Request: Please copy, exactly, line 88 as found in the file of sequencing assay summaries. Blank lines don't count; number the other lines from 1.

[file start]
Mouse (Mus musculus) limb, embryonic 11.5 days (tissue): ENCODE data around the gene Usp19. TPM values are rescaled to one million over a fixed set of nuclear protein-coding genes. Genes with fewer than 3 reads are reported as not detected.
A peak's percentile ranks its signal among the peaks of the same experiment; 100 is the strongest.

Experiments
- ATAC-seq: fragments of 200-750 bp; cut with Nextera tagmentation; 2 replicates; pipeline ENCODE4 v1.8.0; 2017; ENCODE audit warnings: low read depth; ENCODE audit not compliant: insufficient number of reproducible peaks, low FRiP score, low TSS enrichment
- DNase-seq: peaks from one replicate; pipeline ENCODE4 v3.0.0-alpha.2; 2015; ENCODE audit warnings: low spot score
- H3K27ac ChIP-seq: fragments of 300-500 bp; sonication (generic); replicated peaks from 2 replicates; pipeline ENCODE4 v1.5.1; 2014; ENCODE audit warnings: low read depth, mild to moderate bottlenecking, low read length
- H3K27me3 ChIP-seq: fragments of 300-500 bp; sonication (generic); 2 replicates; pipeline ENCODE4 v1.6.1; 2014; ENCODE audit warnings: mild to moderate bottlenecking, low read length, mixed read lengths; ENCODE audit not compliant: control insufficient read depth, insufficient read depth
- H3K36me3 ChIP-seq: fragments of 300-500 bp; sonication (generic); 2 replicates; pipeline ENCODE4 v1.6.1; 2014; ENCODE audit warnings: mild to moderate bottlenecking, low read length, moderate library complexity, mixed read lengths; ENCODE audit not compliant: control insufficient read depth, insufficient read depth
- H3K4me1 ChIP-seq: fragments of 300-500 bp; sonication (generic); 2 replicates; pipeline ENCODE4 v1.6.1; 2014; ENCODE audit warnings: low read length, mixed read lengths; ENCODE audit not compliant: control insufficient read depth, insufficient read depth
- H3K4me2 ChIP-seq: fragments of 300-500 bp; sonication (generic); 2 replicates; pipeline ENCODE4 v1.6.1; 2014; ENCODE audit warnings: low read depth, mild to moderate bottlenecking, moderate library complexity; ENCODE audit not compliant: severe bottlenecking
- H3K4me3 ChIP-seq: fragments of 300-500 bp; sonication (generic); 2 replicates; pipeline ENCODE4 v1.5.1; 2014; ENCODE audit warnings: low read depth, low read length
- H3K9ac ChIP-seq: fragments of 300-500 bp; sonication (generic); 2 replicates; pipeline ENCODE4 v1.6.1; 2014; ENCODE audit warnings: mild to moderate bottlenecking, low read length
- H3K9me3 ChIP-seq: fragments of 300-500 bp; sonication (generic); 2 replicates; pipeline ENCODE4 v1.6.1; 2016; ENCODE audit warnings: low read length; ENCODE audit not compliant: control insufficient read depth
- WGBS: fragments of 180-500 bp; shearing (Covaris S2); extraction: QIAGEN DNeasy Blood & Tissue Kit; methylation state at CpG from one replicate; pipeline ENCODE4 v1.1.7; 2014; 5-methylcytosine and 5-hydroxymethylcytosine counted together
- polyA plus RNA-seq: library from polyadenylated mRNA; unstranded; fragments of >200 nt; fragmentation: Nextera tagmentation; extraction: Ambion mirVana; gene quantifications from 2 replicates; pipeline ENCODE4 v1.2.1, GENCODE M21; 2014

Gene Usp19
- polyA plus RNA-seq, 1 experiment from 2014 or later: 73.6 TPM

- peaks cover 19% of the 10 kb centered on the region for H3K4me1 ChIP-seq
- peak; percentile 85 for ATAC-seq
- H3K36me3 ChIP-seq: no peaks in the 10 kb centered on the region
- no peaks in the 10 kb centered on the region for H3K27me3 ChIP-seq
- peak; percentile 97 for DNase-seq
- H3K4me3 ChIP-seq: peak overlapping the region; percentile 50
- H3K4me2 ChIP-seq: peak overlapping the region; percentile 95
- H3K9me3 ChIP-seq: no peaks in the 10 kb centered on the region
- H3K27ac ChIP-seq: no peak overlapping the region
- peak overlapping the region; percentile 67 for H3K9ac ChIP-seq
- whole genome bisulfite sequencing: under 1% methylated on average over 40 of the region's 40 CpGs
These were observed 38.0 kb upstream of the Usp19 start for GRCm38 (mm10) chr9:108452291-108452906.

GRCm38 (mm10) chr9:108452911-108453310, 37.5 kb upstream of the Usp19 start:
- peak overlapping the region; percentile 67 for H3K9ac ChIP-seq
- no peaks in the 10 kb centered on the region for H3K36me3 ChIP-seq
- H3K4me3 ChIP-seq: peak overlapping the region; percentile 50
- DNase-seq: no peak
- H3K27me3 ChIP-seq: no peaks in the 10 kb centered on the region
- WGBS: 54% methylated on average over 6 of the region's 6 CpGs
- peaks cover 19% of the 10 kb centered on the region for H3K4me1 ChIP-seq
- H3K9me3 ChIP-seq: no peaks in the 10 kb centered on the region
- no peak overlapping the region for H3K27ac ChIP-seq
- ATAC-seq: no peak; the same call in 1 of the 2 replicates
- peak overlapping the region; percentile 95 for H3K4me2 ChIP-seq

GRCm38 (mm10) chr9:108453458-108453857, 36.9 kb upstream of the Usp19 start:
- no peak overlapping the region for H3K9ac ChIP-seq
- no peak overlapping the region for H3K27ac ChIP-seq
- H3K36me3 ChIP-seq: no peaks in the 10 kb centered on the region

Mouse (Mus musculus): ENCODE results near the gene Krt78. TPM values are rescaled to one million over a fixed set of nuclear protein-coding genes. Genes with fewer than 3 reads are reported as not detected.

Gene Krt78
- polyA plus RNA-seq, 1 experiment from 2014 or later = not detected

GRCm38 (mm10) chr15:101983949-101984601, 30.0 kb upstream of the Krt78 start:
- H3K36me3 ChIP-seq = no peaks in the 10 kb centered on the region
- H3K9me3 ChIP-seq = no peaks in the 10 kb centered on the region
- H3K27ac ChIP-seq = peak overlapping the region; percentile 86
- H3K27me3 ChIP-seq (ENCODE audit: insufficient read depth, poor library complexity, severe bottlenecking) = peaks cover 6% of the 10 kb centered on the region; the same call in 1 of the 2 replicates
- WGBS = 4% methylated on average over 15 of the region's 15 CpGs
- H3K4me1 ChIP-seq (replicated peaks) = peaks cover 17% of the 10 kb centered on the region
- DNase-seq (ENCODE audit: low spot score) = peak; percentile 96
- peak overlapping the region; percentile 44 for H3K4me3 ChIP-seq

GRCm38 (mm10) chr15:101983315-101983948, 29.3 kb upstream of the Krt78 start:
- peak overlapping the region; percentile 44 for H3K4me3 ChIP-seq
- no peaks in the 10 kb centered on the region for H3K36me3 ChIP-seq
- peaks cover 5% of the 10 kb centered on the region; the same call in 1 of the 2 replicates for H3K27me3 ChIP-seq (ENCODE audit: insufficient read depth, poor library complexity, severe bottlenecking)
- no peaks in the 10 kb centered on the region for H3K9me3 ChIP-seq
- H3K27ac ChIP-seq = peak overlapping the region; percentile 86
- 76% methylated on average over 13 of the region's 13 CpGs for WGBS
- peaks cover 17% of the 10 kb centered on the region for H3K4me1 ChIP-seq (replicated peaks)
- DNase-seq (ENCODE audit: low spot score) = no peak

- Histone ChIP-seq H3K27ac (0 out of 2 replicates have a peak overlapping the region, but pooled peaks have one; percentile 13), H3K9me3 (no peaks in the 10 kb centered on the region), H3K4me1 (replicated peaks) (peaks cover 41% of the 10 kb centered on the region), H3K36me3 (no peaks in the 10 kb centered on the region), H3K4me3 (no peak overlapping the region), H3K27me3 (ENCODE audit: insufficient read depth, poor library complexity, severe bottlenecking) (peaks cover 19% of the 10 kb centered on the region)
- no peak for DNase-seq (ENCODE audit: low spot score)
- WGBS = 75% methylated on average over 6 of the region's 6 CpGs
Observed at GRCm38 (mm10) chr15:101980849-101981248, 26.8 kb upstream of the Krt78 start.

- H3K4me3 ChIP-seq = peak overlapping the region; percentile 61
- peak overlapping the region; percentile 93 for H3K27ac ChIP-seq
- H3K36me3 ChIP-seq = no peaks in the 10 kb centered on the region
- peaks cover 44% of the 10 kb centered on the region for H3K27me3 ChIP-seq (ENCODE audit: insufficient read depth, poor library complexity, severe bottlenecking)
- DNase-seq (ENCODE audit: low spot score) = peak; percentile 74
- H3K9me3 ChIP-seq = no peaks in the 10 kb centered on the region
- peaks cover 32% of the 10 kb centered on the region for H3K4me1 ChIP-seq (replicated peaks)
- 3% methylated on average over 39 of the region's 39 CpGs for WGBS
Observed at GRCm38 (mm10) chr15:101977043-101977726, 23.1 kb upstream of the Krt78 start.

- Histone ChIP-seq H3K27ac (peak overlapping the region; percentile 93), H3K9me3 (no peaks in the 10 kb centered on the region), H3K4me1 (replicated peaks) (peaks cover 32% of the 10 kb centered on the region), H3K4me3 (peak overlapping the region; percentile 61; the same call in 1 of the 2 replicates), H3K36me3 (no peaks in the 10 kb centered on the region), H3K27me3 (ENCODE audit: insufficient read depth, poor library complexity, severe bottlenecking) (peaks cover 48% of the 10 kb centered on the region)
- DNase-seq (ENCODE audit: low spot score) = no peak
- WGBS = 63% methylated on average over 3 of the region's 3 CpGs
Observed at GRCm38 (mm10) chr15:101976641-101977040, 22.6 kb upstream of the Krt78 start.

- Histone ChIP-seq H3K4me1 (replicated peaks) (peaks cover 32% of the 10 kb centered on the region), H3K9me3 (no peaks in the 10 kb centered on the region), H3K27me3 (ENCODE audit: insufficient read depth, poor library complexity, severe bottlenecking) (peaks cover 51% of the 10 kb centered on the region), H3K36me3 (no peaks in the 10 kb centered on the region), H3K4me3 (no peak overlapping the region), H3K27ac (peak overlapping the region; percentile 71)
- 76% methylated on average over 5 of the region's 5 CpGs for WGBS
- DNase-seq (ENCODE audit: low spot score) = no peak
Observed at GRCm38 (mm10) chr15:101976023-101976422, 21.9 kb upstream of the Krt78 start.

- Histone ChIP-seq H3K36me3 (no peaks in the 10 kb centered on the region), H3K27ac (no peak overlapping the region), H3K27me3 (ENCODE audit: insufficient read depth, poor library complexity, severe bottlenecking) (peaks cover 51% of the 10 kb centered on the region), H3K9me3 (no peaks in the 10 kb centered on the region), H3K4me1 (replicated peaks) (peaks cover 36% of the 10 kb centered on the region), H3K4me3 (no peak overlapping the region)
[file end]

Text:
- Histone ChIP-seq H3K36me3 (no peaks in the 10 kb centered on the region), H3K27ac (no peak overlapping the region), H3K27me3 (ENCODE audit: insufficient read depth, poor library complexity, severe bottlenecking) (peaks cover 51% of the 10 kb centered on the region), H3K9me3 (no peaks in the 10 kb centered on the region), H3K4me1 (replicated peaks) (peaks cover 36% of the 10 kb centered on the region), H3K4me3 (no peak overlapping the region)